A look back: Europe by train | DW Travel | DW | 31.07.2019
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A look back: Europe by train

DW reporters Giulia Saudelli and Luisa von Richthofen traveled through Europe for three weeks with an Interrail ticket. Accompanied by good wishes from the editors and numerous followers on Instagram. How was the trip?

Europe by train Giulia Saudelli Luisa von Richthofen (DW/E.Woodnorth)

DW reporters Giulia Saudelli (left) and Luisa von Richthofen catch their first Interrail train from Berlin to Prague

DW: Traveling across Europe by train: one ticket, 12 cities, 22 days. Your Interrail journey has come to an end — how do you feel?

Giulia Saudelli: We are definitely tired and very much ready to sleep in our own beds again. But it really was the trip of a lifetime! We saw so many beautiful places, experienced a few adventures and laughed very often.

Luisa von Richthofen: This kind of traveling can be very intense, especially when you constantly share the experience with followers around the world. I look forward to having a moment to reflect on all the things we've seen and experienced. It felt like a unique, wonderful opportunity and we really worked well as a team. Giulia was the best travel buddy one could wish for!

After seeing and experiencing so many things — what were your highlights?

G: I found it great to get a mix of different experiences: big metropolises like Paris and smaller cities like Ljubljana, the mountains in Slovenia and the beautiful seaside of Italy and Southern France (especially to survive the summer heat).

I personally enjoyed discovering Budapest, where I had never been. It was a great visit especially because Luisa lived in Budapest for two years, and she helped me experience the city like a local together with her lovely friend Mark.

L: My favorite moments were those when we managed to get off the beaten track and escape the swarms of tourists (which are also — let's face it — part of summer holidays in Europe). There was a beach opera in the Venetian Arsenale, a sunny day spent vintage shopping in Paris, the evening at the market in Southern France. Really every stop had its moment of magic!

Europe by Train | Farmer in Frankreich (DW/L. von Richthofen)

A local farmer selling fresh vegetables and olive oil in the Provence region of France

If you travel through Europe with an Interrail ticket, does it make you feel like part of a backpacker community?

G: Already on our first train trip between Berlin and Prague, we were surrounded by other young backpackers from all over Europe and the world. It is definitely a community, especially on some of the most popular Interrail itineraries. We often found ourselves chatting to fellow travelers on trains but also around the different cities we visited. We also met many solo travelers who were meeting many new friends on the way, and it seemed to be a great way to experience such a trip.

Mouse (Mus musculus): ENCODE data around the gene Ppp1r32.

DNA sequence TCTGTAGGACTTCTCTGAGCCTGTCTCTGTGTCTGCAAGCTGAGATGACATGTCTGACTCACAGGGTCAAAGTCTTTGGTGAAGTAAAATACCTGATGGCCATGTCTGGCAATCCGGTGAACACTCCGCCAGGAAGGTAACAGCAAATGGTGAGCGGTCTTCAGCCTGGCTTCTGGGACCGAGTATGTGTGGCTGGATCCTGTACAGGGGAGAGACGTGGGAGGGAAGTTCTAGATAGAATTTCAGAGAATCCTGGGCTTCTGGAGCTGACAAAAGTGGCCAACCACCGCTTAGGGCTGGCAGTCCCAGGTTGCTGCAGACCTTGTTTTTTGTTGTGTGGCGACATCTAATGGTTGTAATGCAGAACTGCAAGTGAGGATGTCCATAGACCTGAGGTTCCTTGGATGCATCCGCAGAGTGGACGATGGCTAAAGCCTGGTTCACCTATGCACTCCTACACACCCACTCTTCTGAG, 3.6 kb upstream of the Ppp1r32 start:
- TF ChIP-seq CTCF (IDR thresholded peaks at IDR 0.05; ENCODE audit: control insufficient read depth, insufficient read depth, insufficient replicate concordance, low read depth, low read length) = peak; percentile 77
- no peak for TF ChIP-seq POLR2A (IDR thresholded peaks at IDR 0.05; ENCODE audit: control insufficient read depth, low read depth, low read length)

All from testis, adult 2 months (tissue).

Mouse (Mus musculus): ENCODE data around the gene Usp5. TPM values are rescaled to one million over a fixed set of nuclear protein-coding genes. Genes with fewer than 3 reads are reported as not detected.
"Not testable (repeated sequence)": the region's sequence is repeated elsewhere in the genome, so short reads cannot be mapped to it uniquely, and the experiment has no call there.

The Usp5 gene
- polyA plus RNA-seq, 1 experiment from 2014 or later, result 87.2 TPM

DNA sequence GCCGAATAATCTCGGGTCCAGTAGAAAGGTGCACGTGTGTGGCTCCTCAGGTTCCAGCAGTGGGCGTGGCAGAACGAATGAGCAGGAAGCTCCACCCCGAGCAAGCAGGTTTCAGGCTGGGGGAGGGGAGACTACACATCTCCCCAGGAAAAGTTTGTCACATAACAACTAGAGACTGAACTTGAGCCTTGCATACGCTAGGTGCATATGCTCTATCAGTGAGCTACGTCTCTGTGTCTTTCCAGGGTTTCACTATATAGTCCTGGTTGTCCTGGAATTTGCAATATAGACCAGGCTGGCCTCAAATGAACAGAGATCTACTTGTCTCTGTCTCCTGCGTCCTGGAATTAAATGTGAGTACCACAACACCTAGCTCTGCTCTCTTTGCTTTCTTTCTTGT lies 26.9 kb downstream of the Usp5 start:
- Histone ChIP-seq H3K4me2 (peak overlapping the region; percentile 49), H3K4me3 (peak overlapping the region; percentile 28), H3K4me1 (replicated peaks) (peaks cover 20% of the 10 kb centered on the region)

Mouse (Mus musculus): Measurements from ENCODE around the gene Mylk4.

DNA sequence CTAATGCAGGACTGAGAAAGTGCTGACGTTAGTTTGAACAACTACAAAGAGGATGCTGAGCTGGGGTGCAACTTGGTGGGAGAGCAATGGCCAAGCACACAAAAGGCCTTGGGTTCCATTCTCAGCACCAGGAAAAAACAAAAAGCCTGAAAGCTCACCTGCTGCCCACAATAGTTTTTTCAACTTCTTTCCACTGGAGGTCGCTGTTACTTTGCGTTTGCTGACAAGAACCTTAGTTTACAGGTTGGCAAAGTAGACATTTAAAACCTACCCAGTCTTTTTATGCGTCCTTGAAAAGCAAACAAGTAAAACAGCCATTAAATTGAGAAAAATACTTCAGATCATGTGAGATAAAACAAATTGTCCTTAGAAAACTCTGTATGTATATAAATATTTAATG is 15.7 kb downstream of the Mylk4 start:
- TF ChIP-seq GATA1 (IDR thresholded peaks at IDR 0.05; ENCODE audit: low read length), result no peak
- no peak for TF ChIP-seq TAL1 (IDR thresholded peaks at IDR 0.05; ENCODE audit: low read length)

The other Interrailers were mostly young, but we also made friends with people of all ages along the way. Like the lovely retired American couple which we shared a drink with in Prague — we hope they didn't get in too much trouble for having left their travel group behind to enjoy Prague on their own terms!

You were traveling during the peak season. How crowded are Europe's cities in July and what is it like to experience overtourism first-hand?

Tourismus in Venedig, überfüllte Brücke (DW/L. von Richthofen)

Masses of tourists in Venice

G: Personally, I was quite worried about the Italian leg of our trip — I know how crowded Venice and the Cinque Terre can get in the summer. Both were definitely full of people, but we quickly realized that by avoiding the main tourist sights during the day and venturing to more authentic, less-known neighborhoods, it is quite easy to get away from the masses.

But I must admit, I am a little tired of having the big groups of tourists around all the time, and am looking forward to some "quiet time” at home with fewer people around!

L: The overcrowding was definitely noticeable at some points during our time in Venice. While we were riding around the city to report on mass tourism and cruise ships we witnessed a confrontation on the vaporetto, the bus boat, which showed us just how frustrated locals are with tourists.

Personally, I would also consider taking a trip before or after the peak season! The weather in Southern Europe is still splendid, the water warm and most destinations are just less crowded.

Luisa von Richthofen (left) and Giulia Saudelli in Budapest, Hungary

Luisa von Richthofen (left) and Giulia Saudelli in Budapest, Hungary

Exploring Europe by train — would you recommend this way of traveling?

L: I really recommend doing an Interrail trip. Many people, including friends of mine, think they're too old to buy one. But here's some good news: there's no age limit for purchasing an Interrail ticket!

G: But keep in mind that the Interrail ticket is for Europeans, while non-Europeans have to purchase a Eurail ticket.

With Interrail, you can board almost every train in Europe. It gives you so much freedom, you'll meet many people on the road, perhaps some will convince you to change your plan and be spontaneous — and that's completely ok!

What's your take away from touring Europe by train?

L: This trip showed us just how connected Europe and Europeans really are — through their history, the economy, the shared cultural traditions, etc. Traveling by train gives you a much better idea of the distances between countries — and they are not actually that far apart! It takes four hours from Ljubljana to Venice, two hours from Vienna to Budapest! People tend not to realize how close we are.

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